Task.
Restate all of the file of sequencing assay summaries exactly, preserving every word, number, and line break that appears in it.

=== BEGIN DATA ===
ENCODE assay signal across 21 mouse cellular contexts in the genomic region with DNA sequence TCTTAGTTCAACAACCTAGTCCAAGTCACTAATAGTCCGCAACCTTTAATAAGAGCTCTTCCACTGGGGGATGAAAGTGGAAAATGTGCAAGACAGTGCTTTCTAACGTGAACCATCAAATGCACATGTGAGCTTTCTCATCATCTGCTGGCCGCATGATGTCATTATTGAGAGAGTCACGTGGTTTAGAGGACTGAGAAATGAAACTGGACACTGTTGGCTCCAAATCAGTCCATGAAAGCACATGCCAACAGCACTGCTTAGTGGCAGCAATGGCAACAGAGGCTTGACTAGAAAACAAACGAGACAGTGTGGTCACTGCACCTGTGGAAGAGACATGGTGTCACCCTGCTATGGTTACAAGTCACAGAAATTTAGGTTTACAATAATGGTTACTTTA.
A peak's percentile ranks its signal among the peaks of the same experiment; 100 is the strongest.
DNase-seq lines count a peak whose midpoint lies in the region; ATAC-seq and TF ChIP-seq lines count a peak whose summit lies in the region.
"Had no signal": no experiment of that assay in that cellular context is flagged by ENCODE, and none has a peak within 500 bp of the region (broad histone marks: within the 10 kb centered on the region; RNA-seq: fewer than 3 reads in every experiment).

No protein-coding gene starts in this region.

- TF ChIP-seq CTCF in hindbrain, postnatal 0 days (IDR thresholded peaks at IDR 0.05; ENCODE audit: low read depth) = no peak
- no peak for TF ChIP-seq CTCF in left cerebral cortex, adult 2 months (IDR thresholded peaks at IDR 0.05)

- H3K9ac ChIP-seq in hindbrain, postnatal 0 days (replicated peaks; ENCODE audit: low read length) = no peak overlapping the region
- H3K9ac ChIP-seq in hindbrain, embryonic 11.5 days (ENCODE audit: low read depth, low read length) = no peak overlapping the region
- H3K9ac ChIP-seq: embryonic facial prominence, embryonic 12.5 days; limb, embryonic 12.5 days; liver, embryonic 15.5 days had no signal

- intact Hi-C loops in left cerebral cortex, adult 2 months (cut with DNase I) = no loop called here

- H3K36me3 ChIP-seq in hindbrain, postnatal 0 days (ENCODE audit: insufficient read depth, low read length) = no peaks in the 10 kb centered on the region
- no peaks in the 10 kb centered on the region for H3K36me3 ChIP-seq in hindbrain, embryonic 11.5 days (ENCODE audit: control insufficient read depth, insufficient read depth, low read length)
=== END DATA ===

ENCODE assay signal across 21 mouse cellular contexts in the genomic region with DNA sequence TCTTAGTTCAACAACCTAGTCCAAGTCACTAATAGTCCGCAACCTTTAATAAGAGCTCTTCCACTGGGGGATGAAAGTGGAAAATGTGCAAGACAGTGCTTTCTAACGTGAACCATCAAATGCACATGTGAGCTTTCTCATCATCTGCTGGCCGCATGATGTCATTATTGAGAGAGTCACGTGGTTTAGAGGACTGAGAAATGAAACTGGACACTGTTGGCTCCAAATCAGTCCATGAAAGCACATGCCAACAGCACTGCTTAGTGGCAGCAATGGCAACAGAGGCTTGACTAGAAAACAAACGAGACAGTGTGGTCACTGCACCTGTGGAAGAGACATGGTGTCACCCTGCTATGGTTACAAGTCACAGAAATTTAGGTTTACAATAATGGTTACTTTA.
A peak's percentile ranks its signal among the peaks of the same experiment; 100 is the strongest.
DNase-seq lines count a peak whose midpoint lies in the region; ATAC-seq and TF ChIP-seq lines count a peak whose summit lies in the region.
"Had no signal": no experiment of that assay in that cellular context is flagged by ENCODE, and none has a peak within 500 bp of the region (broad histone marks: within the 10 kb centered on the region; RNA-seq: fewer than 3 reads in every experiment).

No protein-coding gene starts in this region.

- TF ChIP-seq CTCF in hindbrain, postnatal 0 days (IDR thresholded peaks at IDR 0.05; ENCODE audit: low read depth) = no peak
- no peak for TF ChIP-seq CTCF in left cerebral cortex, adult 2 months (IDR thresholded peaks at IDR 0.05)

- H3K9ac ChIP-seq in hindbrain, postnatal 0 days (replicated peaks; ENCODE audit: low read length) = no peak overlapping the region
- H3K9ac ChIP-seq in hindbrain, embryonic 11.5 days (ENCODE audit: low read depth, low read length) = no peak overlapping the region
- H3K9ac ChIP-seq: embryonic facial prominence, embryonic 12.5 days; limb, embryonic 12.5 days; liver, embryonic 15.5 days had no signal

- intact Hi-C loops in left cerebral cortex, adult 2 months (cut with DNase I) = no loop called here

- H3K36me3 ChIP-seq in hindbrain, postnatal 0 days (ENCODE audit: insufficient read depth, low read length) = no peaks in the 10 kb centered on the region
- no peaks in the 10 kb centered on the region for H3K36me3 ChIP-seq in hindbrain, embryonic 11.5 days (ENCODE audit: control insufficient read depth, insufficient read depth, low read length)